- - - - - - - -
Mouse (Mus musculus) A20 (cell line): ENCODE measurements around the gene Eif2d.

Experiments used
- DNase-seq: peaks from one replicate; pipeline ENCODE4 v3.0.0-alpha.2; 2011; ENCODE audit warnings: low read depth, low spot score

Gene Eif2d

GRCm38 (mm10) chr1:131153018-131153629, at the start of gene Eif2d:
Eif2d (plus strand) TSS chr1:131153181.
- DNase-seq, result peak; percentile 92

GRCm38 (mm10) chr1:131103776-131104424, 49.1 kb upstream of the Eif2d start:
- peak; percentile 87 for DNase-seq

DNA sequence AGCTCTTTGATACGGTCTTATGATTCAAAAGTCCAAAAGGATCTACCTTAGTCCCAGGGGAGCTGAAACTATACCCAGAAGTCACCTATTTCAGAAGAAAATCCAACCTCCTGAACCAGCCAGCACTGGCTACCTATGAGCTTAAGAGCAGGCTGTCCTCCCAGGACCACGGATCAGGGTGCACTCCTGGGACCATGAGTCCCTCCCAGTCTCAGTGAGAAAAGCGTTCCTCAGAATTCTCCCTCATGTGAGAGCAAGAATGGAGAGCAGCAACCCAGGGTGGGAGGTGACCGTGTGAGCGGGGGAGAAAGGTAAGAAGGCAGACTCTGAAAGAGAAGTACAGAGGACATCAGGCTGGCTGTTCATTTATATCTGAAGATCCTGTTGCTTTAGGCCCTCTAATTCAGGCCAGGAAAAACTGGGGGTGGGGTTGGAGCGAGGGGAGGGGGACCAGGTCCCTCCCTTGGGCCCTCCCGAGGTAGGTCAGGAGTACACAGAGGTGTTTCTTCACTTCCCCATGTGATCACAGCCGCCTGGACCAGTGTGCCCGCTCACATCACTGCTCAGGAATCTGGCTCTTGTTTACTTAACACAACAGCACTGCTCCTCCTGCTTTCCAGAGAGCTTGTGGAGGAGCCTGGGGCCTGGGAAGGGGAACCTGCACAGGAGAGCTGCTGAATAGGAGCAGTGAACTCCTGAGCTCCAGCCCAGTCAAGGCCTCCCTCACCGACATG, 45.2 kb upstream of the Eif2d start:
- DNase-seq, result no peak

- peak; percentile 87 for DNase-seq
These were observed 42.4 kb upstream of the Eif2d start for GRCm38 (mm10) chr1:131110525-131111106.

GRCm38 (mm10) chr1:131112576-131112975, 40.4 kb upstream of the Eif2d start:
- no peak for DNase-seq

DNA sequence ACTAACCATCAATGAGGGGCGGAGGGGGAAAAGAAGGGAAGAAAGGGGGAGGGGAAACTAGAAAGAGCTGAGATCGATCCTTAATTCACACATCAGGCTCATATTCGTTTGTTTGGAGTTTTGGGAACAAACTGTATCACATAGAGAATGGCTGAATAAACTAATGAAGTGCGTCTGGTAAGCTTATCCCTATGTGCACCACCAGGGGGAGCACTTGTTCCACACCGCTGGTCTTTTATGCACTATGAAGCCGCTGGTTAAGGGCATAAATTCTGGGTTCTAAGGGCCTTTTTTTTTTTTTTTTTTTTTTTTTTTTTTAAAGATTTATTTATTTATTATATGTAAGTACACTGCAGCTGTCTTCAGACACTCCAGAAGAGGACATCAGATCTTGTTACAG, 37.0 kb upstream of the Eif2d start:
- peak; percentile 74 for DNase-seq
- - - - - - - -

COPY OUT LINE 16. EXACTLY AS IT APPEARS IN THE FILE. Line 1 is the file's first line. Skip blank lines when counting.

DNA sequence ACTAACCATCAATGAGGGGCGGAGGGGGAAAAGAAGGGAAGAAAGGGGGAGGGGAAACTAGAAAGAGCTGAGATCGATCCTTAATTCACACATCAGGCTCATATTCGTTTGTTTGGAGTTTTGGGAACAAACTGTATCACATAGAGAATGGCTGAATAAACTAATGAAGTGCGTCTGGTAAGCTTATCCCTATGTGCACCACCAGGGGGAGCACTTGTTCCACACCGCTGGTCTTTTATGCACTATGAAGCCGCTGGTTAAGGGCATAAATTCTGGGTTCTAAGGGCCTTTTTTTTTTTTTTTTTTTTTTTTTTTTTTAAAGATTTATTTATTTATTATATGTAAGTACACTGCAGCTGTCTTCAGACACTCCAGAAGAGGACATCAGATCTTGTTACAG, 37.0 kb upstream of the Eif2d start: